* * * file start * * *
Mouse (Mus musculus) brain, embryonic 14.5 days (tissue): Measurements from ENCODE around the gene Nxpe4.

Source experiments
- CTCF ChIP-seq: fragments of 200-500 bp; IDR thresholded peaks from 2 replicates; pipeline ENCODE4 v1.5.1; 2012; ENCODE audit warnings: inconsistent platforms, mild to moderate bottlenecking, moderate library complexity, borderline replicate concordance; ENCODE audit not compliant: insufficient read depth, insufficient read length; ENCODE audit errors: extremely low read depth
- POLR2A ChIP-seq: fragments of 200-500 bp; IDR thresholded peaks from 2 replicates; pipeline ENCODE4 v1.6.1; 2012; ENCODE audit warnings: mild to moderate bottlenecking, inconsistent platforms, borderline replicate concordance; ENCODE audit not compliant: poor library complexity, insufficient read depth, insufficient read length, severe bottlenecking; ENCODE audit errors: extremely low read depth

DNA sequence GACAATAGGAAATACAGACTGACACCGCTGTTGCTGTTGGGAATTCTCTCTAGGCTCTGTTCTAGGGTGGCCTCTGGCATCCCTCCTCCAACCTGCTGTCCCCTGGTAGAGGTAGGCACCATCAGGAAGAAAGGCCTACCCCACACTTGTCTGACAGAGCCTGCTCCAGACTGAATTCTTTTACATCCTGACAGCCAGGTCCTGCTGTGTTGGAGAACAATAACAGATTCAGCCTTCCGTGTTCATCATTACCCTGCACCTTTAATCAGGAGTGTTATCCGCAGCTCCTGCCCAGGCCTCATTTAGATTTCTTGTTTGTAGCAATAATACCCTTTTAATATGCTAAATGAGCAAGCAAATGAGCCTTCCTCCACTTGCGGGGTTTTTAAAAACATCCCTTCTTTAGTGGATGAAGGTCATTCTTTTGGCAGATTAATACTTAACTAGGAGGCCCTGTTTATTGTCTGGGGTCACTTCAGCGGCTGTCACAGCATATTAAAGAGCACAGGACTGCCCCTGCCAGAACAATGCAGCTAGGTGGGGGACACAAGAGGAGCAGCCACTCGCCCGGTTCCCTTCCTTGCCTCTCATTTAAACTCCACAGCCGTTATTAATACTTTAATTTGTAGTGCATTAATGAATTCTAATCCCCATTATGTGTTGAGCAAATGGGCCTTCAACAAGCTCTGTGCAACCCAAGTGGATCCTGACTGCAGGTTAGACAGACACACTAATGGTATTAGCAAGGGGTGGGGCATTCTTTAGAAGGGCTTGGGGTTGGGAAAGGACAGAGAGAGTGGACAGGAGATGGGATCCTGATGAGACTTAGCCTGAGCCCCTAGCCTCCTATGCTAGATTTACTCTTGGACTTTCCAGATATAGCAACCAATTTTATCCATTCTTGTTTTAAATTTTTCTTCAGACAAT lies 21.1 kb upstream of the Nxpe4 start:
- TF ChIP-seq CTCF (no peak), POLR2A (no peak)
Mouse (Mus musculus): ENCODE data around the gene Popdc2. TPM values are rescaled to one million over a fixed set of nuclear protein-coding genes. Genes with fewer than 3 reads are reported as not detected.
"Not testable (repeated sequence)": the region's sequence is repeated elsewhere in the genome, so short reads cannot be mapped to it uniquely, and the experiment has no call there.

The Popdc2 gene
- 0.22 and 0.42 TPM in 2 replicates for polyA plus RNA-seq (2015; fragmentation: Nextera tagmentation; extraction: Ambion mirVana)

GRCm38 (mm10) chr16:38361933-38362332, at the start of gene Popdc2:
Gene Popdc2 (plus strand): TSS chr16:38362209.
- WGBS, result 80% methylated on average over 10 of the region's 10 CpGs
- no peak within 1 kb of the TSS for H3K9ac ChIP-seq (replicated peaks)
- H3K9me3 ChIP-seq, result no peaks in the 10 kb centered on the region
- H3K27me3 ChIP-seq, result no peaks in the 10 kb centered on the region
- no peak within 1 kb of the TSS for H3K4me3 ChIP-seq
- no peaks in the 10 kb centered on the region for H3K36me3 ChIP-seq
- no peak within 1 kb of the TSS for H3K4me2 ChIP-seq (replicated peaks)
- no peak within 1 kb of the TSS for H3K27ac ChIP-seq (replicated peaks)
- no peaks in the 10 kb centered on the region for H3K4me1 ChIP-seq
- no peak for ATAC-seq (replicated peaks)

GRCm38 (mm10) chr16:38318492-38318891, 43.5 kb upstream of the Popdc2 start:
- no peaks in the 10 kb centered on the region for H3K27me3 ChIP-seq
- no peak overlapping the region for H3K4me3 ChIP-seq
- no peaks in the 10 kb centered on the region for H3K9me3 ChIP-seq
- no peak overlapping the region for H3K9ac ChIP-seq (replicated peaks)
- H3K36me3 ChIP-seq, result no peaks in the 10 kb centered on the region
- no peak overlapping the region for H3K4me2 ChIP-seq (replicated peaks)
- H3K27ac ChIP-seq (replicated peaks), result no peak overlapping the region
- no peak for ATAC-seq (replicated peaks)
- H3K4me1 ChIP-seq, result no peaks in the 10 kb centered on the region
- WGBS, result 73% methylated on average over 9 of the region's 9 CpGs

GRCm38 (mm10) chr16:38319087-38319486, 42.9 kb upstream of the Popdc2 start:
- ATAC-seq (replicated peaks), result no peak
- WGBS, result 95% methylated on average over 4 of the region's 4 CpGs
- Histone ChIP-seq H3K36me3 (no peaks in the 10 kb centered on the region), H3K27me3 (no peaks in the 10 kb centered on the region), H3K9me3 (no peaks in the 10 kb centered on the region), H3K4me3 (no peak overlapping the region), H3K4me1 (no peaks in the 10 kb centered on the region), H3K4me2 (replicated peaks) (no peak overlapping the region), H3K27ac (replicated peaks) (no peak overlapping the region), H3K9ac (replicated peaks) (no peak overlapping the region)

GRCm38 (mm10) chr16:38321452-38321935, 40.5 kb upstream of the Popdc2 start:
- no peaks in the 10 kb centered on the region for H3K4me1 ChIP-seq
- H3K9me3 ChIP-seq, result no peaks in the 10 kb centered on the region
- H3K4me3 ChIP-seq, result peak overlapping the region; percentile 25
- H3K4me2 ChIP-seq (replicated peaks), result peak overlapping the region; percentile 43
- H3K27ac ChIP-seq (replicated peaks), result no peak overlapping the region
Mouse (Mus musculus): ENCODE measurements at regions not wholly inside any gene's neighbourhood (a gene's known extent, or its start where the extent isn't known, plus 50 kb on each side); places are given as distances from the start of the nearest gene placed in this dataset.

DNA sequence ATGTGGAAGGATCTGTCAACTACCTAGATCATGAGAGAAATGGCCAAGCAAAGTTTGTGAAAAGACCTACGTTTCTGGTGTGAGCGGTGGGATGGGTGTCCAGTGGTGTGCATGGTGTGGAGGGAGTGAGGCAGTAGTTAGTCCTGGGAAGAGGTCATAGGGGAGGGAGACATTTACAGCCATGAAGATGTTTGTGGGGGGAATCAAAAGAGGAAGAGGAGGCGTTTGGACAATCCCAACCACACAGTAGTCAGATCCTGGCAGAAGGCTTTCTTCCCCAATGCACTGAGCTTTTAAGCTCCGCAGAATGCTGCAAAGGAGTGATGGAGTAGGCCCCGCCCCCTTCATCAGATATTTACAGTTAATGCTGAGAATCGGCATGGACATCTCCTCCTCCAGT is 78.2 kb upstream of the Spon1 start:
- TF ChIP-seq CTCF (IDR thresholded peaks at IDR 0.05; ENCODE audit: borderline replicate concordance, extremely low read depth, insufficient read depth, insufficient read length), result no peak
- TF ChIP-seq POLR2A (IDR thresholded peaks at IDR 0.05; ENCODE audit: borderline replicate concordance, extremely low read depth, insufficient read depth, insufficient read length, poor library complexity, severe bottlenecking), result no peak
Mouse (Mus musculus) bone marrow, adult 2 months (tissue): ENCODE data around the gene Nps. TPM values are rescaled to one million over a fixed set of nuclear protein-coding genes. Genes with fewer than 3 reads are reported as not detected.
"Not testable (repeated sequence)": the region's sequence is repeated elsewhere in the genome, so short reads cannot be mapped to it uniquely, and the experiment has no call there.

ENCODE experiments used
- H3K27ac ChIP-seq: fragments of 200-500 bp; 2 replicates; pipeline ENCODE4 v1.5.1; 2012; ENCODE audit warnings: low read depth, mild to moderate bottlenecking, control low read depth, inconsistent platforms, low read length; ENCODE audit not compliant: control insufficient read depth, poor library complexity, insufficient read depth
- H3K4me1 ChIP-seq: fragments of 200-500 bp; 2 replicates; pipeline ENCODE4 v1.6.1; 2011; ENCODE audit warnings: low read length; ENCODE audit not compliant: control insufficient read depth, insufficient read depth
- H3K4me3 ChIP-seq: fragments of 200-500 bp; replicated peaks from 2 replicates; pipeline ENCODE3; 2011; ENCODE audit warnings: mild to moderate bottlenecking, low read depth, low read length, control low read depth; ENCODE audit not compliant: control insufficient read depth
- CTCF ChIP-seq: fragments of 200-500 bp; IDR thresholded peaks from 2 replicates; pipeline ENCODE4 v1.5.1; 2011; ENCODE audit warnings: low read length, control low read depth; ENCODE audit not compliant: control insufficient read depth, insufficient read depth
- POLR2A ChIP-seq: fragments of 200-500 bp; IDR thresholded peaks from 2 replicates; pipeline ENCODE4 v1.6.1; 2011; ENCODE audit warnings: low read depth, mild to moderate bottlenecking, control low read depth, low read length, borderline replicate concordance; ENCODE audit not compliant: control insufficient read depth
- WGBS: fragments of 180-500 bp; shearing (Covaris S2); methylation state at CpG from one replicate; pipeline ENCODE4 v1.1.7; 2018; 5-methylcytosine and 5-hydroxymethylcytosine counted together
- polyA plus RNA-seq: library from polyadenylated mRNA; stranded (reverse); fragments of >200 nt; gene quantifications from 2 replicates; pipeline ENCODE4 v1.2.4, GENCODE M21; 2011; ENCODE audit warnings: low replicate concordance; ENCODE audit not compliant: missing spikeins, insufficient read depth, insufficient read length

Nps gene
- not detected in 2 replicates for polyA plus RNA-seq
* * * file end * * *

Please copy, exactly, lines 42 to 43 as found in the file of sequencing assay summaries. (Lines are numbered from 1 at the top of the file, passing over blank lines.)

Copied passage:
- H3K4me2 ChIP-seq (replicated peaks), result peak overlapping the region; percentile 43
- H3K27ac ChIP-seq (replicated peaks), result no peak overlapping the region